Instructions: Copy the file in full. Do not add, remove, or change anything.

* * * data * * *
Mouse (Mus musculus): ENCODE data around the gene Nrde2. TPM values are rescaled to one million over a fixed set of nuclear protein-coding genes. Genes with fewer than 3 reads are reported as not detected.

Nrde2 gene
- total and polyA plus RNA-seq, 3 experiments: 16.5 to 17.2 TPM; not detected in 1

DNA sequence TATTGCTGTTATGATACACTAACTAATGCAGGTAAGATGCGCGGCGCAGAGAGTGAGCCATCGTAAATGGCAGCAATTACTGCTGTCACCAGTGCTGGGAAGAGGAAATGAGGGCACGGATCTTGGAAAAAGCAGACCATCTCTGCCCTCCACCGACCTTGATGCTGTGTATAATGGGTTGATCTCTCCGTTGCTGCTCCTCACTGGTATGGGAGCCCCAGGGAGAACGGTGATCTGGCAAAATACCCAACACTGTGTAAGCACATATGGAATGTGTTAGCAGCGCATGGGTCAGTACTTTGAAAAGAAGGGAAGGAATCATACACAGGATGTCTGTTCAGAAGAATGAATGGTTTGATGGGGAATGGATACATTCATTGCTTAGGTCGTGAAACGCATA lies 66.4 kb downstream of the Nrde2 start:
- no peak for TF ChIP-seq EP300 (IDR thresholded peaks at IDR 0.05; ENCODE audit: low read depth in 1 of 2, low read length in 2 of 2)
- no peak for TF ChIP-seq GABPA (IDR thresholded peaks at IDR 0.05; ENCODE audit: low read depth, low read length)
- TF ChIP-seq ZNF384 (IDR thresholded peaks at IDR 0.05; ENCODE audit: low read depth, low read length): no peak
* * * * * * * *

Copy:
Mouse (Mus musculus): ENCODE data around the gene Nrde2. TPM values are rescaled to one million over a fixed set of nuclear protein-coding genes. Genes with fewer than 3 reads are reported as not detected.

Nrde2 gene
- total and polyA plus RNA-seq, 3 experiments: 16.5 to 17.2 TPM; not detected in 1

DNA sequence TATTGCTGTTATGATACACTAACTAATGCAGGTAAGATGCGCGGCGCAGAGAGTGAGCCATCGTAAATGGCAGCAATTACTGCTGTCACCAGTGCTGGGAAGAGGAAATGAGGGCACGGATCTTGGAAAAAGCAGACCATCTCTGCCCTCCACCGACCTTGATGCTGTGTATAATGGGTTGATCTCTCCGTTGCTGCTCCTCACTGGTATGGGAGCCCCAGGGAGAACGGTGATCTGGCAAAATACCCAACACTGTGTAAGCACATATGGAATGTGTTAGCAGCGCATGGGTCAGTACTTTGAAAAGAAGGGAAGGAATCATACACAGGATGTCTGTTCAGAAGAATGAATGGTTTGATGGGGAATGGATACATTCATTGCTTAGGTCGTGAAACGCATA lies 66.4 kb downstream of the Nrde2 start:
- no peak for TF ChIP-seq EP300 (IDR thresholded peaks at IDR 0.05; ENCODE audit: low read depth in 1 of 2, low read length in 2 of 2)
- no peak for TF ChIP-seq GABPA (IDR thresholded peaks at IDR 0.05; ENCODE audit: low read depth, low read length)
- TF ChIP-seq ZNF384 (IDR thresholded peaks at IDR 0.05; ENCODE audit: low read depth, low read length): no peak